Are S-Corporations Going to be Extinct?
As talk of tax reform intensifies during the final stretch of the tax filing season, one stream of discussion has many people asking if the S-corporation will become extinct as a tax filing entity.
One of the advantages that has led to the steady increase in S-corporations (over 61% of corporate filings were S-corporations in 2003 per the IRS website) has been the single level of taxation. It is well known that C-corporations income is taxed once when earned by the C-corporation and again when distributed to the shareholder. S-corporation income is only taxed once to its shareholders. Even with the additional taxes heaped on individuals in the last few years, taxation at individual rates was still seen as advantageous over the double taxation of C-corporations.
That well accepted premise may soon change as talk of tax reform heats up in Washington. Several proposals from the President and members of Congress have called for a significant reduction in the corporate tax rate, with a much smaller reduction in individual tax rates. Some proposals have even called for an elimination of the tax on dividends to C-corporation shareholders. If these proposals were to become law it would clearly take away the advantage of S-corporations while also shining a light on the short comings of S-corporations (like the limit on the number of shareholders, and inclusion of greater than 2% shareholders health insurance in their income). If it is no longer more advantageous to conduct business as an S-corporation, there could be a mass of S-corporation election terminations. Companies should be considering the possibility of taking advantage of changing tax policy and rules if it resulted in a more favorable tax treatment for their business income.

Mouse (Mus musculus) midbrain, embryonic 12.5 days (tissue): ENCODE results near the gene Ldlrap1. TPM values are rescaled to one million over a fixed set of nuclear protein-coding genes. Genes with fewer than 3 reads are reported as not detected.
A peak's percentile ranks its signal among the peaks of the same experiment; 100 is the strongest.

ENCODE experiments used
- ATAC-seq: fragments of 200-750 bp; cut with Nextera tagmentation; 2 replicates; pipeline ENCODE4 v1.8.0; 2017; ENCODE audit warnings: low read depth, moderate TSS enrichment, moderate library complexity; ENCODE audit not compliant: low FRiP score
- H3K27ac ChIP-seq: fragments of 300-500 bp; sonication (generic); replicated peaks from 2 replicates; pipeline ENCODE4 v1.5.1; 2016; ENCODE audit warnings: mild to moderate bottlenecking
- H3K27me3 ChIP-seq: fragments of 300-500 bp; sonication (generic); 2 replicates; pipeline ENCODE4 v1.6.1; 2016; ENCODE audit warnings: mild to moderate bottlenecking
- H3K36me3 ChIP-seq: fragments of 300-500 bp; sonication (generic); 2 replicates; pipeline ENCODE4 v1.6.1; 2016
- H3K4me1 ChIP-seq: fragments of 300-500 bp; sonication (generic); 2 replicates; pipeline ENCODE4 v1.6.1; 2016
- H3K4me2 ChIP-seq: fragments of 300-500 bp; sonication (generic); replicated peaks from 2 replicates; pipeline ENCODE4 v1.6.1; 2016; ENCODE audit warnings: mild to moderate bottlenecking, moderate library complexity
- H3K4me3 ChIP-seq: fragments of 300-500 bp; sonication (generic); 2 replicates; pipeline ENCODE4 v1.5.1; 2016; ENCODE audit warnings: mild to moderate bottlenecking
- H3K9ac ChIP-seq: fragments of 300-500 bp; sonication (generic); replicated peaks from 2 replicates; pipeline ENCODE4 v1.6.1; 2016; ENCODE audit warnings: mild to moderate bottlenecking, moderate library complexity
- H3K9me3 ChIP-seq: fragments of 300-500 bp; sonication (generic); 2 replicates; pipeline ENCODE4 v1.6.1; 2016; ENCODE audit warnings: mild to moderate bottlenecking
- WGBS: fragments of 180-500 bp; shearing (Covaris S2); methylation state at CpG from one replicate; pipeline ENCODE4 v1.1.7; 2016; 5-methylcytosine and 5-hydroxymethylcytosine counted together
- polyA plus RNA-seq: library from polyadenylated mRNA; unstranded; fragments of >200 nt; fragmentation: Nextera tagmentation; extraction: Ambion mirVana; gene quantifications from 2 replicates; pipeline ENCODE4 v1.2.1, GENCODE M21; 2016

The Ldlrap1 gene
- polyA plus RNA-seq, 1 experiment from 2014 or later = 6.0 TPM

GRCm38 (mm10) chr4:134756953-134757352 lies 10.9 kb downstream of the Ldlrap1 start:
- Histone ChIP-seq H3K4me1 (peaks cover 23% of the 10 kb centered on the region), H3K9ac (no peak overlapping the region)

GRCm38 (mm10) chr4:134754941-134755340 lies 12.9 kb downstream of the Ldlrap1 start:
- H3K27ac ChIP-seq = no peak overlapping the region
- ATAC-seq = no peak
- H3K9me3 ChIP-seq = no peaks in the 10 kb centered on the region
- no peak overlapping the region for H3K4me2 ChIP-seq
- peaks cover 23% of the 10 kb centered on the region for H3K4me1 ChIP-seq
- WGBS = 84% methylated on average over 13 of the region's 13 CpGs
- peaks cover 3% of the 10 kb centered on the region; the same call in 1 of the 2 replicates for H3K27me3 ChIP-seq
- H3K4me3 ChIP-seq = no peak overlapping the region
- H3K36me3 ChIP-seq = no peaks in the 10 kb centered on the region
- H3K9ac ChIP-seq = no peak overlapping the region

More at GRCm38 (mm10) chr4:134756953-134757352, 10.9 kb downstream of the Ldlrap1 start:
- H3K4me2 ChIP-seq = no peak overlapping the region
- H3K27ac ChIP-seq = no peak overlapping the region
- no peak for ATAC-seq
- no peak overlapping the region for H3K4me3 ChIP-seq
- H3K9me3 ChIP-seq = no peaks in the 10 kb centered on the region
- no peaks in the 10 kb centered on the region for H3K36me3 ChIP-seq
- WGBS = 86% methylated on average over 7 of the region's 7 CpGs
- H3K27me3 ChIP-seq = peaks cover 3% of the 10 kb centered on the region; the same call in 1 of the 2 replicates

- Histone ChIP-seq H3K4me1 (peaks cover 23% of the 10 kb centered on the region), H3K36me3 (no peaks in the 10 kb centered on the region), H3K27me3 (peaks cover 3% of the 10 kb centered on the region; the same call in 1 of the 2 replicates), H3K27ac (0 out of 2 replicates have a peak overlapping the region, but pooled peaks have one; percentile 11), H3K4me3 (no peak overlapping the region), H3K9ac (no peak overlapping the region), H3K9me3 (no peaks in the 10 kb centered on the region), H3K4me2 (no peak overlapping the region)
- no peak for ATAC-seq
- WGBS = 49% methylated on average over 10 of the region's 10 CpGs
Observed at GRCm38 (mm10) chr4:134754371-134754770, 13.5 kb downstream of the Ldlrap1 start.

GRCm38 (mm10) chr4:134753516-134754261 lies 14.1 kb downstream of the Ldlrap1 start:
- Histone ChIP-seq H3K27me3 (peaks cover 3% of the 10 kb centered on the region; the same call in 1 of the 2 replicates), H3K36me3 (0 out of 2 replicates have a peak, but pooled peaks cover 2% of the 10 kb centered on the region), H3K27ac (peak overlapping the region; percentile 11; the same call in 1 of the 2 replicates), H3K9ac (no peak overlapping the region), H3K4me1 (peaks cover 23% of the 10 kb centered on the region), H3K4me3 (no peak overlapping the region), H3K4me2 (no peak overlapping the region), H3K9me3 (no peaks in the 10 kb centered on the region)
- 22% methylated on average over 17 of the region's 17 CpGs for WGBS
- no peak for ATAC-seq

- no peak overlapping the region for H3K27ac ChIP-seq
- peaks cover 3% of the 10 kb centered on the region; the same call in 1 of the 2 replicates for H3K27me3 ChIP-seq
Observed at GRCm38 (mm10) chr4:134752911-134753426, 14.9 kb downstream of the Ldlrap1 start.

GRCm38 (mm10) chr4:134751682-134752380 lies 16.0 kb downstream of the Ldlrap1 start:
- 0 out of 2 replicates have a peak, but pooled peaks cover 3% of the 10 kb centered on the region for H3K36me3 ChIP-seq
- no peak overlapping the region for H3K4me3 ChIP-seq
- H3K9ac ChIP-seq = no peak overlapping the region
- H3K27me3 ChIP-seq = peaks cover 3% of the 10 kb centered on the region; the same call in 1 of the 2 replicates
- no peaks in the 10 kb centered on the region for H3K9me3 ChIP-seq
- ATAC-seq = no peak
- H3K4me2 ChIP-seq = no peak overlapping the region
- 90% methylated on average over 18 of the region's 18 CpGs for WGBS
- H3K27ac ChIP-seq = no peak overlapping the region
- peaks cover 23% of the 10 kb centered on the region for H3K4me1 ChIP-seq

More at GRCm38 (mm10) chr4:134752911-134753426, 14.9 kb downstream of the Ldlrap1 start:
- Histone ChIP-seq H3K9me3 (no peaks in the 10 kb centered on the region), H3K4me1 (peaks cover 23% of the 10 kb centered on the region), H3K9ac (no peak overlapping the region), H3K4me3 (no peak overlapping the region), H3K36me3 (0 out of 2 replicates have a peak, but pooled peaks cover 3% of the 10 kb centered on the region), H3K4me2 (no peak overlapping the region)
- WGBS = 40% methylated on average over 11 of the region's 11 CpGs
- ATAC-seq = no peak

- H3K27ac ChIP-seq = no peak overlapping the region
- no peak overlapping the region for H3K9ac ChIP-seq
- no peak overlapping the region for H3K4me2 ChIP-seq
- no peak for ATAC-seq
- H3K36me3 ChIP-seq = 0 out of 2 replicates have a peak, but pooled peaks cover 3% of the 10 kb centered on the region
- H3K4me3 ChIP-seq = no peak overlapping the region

While there is no definitive tax reform pending, if you are operating an S-corporation or considering an entity type for a new business, it would be worth your while to pay attention to any new tax legislation that Washington promises is coming soon. It would also be advantageous to talk to your tax and legal advisors to strategize for potential tax changes considering the climate in Washington for tax reform.
Choosing a particular business entity type, or changing your entity type can have significant tax and non-tax implications so please check with your tax/legal advisor before making any decisions regarding your entity selection.